In profiles, he’s been described using Santa Claus imagery, no doubt because of the robust white beard. But if I’d never experienced Turrell’s work firsthand, or first eyes, at the Live Oak Friends Meeting House, The Light Inside tunnel at the MFAH or sat gazing in meditative surprise at the radical vision of the Houston sky framed by Twilight Epiphany at Rice, and just knew of his work through online images and Wikipedia, I might have a vastly different perspective on the man.

Let’s be honest, the Skyspaces spaced across the globe; the Perceptual Cells that enclose and then inundate individual viewers with blasts of light so strong they can see the interior of their own eyes; and most of all, his own private, extinct volcano that he’s been tunneling and carving for 40 years in order to shape nature’s most powerful force, light, to his will; all these “works” might seem less an indication of one of the most innovated artists in the world and more a description of the most awesome Bond villain ever.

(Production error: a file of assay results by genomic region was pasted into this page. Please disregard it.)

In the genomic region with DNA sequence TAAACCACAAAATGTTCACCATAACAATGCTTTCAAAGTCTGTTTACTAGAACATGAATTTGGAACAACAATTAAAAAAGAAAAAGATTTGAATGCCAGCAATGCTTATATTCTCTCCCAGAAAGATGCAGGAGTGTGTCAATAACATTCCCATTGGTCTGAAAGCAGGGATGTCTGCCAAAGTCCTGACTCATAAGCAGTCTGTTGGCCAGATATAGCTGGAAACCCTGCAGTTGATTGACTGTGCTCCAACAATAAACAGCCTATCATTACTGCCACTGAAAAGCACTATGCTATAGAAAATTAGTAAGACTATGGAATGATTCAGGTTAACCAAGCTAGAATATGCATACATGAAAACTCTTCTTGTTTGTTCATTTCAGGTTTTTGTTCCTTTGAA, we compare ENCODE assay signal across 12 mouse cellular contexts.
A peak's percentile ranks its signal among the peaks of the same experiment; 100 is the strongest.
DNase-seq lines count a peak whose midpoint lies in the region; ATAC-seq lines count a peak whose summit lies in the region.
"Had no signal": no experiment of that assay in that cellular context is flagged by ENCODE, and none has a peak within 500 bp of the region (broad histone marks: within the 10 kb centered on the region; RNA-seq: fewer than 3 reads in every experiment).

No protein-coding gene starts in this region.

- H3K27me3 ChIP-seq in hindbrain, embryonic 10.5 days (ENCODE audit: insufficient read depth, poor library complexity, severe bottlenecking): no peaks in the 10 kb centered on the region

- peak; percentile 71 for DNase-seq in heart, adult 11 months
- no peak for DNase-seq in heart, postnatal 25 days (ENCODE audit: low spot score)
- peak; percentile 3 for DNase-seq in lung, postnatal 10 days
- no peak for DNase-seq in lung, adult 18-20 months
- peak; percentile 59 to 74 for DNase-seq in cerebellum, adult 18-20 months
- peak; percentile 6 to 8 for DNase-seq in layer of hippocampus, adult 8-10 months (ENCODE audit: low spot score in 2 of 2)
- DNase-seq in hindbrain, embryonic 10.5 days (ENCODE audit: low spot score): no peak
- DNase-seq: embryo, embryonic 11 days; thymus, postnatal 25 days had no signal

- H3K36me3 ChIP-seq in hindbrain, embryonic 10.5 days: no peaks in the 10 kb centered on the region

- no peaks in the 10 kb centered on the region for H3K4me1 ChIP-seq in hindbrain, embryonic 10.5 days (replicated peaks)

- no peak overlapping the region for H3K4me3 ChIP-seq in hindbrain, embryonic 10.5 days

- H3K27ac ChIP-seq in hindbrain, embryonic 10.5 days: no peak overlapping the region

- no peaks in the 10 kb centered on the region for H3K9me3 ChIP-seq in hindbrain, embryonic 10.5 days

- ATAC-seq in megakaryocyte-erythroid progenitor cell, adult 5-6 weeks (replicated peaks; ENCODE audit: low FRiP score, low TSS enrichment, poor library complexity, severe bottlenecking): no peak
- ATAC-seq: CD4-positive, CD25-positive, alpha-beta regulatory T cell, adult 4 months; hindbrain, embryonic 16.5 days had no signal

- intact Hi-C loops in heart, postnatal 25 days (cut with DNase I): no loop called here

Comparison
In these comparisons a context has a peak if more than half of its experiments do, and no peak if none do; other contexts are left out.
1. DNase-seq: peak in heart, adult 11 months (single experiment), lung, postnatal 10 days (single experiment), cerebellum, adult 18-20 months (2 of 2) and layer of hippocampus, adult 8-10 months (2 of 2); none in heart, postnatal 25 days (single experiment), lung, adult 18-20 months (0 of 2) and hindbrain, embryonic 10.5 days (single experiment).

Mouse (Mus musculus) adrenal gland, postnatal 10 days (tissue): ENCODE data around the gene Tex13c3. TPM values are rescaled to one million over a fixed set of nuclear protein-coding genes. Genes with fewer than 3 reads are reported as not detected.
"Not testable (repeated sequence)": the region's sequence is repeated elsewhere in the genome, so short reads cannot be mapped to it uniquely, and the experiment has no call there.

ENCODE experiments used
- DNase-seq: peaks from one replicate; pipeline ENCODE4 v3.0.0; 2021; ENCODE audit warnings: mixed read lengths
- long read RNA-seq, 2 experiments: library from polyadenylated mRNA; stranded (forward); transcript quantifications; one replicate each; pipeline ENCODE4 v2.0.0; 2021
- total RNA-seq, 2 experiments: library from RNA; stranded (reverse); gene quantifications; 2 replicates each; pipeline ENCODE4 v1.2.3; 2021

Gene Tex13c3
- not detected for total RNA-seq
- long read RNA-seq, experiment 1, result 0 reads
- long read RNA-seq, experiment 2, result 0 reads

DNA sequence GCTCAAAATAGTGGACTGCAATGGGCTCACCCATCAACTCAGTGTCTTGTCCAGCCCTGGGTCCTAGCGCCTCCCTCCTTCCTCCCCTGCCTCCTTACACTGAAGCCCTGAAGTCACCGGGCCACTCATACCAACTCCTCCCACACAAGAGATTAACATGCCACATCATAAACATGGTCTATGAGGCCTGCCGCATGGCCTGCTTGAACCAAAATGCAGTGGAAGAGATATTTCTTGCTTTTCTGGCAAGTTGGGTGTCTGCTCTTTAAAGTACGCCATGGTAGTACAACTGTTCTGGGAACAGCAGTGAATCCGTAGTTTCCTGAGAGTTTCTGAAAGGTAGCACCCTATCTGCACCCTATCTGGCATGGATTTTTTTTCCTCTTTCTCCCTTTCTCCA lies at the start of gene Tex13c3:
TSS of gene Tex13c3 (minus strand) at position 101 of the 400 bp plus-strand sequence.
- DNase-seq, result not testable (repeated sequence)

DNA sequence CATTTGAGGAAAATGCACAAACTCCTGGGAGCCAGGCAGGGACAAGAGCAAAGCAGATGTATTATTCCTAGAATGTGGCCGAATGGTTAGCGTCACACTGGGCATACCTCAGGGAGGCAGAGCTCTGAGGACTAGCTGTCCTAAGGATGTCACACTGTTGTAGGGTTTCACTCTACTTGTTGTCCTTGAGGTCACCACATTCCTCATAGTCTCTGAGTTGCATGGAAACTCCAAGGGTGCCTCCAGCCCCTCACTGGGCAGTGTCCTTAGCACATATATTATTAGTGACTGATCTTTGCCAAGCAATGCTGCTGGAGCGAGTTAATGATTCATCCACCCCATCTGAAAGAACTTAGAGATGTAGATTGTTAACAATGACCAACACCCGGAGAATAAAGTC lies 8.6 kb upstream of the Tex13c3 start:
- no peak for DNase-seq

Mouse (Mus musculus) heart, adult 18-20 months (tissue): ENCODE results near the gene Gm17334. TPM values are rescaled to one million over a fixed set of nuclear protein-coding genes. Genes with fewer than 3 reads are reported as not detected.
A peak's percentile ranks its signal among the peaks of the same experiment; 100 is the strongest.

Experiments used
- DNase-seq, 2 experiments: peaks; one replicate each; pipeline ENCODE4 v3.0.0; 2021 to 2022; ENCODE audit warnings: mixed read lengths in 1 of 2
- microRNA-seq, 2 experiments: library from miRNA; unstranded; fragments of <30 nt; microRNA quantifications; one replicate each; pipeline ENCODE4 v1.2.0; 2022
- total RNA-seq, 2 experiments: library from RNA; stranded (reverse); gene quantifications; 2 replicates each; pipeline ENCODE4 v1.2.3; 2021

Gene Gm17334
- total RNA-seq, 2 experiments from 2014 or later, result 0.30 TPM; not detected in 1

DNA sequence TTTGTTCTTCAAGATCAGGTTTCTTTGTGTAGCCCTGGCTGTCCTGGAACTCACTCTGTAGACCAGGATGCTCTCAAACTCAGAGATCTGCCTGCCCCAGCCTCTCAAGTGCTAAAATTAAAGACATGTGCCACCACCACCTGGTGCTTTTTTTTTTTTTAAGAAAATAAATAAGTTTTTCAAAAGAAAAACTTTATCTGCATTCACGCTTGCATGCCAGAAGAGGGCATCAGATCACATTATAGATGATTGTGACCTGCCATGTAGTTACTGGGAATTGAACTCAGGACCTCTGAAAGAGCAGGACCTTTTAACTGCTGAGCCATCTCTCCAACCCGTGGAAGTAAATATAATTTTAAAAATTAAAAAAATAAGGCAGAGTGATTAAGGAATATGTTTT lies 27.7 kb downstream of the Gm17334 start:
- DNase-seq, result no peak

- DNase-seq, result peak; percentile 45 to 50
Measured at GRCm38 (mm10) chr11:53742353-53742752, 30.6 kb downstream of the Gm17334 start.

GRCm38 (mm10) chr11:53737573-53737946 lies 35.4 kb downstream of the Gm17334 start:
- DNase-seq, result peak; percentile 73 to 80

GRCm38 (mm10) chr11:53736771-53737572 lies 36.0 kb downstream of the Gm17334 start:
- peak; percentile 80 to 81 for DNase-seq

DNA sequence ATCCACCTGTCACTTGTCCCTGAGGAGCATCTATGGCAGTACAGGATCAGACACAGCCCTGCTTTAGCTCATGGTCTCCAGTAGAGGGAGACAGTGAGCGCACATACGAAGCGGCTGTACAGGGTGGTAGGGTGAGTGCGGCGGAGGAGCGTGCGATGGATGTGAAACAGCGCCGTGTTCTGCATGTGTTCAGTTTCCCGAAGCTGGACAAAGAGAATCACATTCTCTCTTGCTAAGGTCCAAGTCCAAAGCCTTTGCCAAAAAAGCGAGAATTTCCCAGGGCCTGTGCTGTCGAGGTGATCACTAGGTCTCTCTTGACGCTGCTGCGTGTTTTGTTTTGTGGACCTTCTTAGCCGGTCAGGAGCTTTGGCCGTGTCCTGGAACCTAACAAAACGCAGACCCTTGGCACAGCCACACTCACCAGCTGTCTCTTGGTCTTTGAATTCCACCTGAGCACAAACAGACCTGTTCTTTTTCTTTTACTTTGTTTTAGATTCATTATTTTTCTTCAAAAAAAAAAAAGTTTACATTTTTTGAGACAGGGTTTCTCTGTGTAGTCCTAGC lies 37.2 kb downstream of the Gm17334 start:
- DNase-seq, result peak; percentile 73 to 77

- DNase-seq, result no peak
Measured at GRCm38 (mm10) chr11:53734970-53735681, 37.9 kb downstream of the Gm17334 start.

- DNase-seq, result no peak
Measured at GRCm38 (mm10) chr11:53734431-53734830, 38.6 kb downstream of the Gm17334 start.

But after talking with Turrell for an hour, I think I can safely judge that if he did manage to take over the world from his volcano lair, he’d probably just decree that we do away with Daylight Savings Time (“It’s like people who are always late so they set their watch 15 minutes ahead and they’re still late. So we can get up and move anytime we want but to change the clock is ridiculous because it has to do with the rotation of the Earth.”) and then leave us to our own devices, as long as we take time to contemplate the light.

A Rare Exhibition